3 Nov 2008
Human Noise 
Out now on Caroline True Records:

Human Noise 7" single
Fred Deakin (Lemon Jelly) Impotent Fury Remixes

Manicured Noise
The Human League

Very Limited, White Vinyl Numbered 7" (500 copies) with unique artwork by Fred Deakin (Airside/Lemon Jelly).

A - Manicured Noise - Moscow 1980 (Impotent Fury Remix)
B - The Human League - The Dignity Of Labour Part 3 (Impotent Fury Remix)

In 2007 Fred Deakin, acclaimed electronic musician (Lemon Jelly), designer and DJ, selected Moscow 1980 from the Northern Stories 1978/80 album for his Triptyche mix set. A mutual affection between CTR and Fred for the Post-punk era was apparent. Very shortly afterwards came the lucky and unexpected unearthing of the long lost master tapes for the first Manicured Noise single, originally released in '80. Moscow was a double A side with Metronome.

Fred has reworked the track into a Nu-Balearic storm, infused with the spirit of the Thrashing Doves. The track recently gained much attention after BBCR1 play on a Rob-Da-Bank Nu-Balearic special.

On the B side is Fred's fluid interpretation of an early Human League cut, plucked from obscurity and crafted for the tail end of another turbulent decade.

The release comes in a special sleeve featuring original artwork by Fred.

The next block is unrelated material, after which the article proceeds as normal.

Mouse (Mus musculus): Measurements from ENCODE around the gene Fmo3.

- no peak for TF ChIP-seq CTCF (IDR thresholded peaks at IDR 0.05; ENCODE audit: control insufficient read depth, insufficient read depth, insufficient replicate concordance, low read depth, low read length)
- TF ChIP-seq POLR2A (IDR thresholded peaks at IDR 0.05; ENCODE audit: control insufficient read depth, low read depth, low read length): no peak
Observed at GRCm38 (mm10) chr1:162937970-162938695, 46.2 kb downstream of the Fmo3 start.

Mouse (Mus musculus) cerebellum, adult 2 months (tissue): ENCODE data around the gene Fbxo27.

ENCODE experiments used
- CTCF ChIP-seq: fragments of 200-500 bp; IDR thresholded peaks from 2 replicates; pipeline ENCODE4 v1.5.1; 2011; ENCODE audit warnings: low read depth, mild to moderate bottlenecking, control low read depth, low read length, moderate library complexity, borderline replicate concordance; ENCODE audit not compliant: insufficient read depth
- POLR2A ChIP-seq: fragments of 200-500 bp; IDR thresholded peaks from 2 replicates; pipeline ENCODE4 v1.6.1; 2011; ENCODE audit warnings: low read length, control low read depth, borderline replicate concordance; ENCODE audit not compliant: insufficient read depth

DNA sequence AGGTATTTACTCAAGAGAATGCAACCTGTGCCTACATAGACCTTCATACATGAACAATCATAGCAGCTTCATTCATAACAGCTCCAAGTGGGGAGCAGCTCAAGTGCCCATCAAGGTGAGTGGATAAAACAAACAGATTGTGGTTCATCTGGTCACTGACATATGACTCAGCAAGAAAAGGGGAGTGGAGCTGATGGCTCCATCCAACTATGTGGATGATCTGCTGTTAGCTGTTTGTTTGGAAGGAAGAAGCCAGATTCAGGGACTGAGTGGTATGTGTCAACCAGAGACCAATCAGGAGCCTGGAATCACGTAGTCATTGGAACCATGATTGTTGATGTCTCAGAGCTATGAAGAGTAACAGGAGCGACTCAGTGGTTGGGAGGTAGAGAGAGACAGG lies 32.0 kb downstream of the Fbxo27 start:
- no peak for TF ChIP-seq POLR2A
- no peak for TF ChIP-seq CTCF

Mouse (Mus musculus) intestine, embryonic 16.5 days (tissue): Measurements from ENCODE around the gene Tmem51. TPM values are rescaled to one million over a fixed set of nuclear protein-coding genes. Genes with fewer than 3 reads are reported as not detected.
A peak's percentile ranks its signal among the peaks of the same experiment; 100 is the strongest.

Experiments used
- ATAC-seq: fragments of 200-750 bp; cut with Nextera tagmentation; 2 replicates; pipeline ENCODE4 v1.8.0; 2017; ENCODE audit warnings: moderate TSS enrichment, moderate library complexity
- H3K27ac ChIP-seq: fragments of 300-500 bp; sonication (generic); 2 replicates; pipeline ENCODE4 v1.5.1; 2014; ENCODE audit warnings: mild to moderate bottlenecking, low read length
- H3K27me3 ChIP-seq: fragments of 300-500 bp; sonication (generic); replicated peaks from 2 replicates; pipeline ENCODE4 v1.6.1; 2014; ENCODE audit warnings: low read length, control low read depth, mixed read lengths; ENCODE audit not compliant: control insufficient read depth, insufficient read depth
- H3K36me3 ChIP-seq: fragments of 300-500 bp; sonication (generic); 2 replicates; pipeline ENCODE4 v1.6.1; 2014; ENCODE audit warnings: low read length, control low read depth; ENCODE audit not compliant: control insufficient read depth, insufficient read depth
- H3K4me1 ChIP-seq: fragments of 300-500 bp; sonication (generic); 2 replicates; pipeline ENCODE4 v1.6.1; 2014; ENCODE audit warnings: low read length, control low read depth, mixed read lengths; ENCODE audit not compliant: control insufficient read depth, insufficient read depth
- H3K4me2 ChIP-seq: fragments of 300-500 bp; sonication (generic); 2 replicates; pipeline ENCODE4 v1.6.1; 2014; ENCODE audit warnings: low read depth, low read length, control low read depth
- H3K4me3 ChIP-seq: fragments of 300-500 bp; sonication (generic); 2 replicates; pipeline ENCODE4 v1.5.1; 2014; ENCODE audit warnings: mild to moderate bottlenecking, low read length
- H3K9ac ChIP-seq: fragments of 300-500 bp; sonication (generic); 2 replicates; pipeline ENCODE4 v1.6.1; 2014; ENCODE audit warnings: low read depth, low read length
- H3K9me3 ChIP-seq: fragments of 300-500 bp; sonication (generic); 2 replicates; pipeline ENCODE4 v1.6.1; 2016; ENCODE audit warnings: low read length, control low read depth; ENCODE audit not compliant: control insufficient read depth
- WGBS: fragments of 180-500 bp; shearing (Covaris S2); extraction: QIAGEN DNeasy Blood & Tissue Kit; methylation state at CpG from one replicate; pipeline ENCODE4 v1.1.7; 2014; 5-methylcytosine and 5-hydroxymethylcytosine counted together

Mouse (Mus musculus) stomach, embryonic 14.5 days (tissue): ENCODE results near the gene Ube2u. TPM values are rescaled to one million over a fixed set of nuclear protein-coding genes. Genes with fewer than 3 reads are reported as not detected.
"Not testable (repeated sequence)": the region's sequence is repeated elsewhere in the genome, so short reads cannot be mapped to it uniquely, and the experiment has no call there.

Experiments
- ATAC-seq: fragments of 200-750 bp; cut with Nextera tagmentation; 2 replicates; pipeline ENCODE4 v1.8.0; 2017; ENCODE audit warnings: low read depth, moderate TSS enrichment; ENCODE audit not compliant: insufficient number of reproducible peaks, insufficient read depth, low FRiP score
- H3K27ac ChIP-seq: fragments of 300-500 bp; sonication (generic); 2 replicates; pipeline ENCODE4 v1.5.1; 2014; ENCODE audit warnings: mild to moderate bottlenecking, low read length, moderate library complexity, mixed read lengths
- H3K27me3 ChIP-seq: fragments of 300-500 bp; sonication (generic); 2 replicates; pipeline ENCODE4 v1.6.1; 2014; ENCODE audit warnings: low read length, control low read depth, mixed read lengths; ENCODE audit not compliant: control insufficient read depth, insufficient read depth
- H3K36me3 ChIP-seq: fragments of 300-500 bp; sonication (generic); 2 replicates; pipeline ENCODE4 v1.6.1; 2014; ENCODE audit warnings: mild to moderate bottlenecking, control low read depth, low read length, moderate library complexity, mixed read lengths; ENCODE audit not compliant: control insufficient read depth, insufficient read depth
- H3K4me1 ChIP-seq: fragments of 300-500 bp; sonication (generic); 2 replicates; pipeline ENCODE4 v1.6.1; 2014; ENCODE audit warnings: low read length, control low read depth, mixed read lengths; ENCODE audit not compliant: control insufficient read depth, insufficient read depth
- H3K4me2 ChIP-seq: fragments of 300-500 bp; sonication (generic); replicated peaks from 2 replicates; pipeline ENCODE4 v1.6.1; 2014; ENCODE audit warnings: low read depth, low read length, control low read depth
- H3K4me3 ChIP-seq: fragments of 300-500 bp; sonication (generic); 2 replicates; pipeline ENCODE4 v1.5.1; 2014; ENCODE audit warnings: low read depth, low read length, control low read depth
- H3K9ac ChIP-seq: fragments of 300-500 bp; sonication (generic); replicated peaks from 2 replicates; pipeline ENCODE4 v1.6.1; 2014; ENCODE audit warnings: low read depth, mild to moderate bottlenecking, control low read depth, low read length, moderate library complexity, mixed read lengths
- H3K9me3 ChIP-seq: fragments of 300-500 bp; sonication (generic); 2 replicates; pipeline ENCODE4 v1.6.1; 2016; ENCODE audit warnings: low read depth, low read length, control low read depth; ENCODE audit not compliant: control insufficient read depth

Very Limited and Very Lovely.

--

Only 150 copies available by Mail Order:

Orders placed now will be despatched as soon as possible before the official release date Monday 17 November 2008. This single is not available on ebay or Amazon.

5.99 GBP inc UK P+P
6.25 GBP Europe-Airmail
6.75 GBP USA/Asia-Airmail

Please pay paypal:

jkertland@yahoo.co.uk

Or: UK Cheque/PO

J Kertland
31 Albert St
Shrewsbury
SY1 2HT
UK

LISTEN AT:

Manicured Noise MySpace
Caroline True MySpace
Caroline True Records

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Biting Tongues

In the grey days of late 1970s post-punk Manchester, youth culture was a serious affair: every musical performance was measured mostly by the conviction of its delivery. The term 'New Wave' opened up free vistas where acquired skills could once again be exercised after punk's monochrome blur. It could be applied to anything from a James 'Blood' Ulmer record to the latest Throbbing Gristle release, Magazine to Swell Maps. Move outside that terrain into Sun Ra, Parliament, Frank Sinatra and Martin Denny, and your options were suddenly without limit...

Then came Tony Wilson's Factory Club (at the Russell Club in Hulme) offering an open invitation to experiment that was taken up when Ken Hollings, Howard Walmsley, Eddie Sherwood and a few others decided to make some noise to accompany their 16mm silent epic Biting Tongues. A further performance followed a few weeks later, when Colin Seddon and Graham Massey disbanded their Post Natals project and joined up. The film itself, a flashing series of negative images, became a memory; the name remained.

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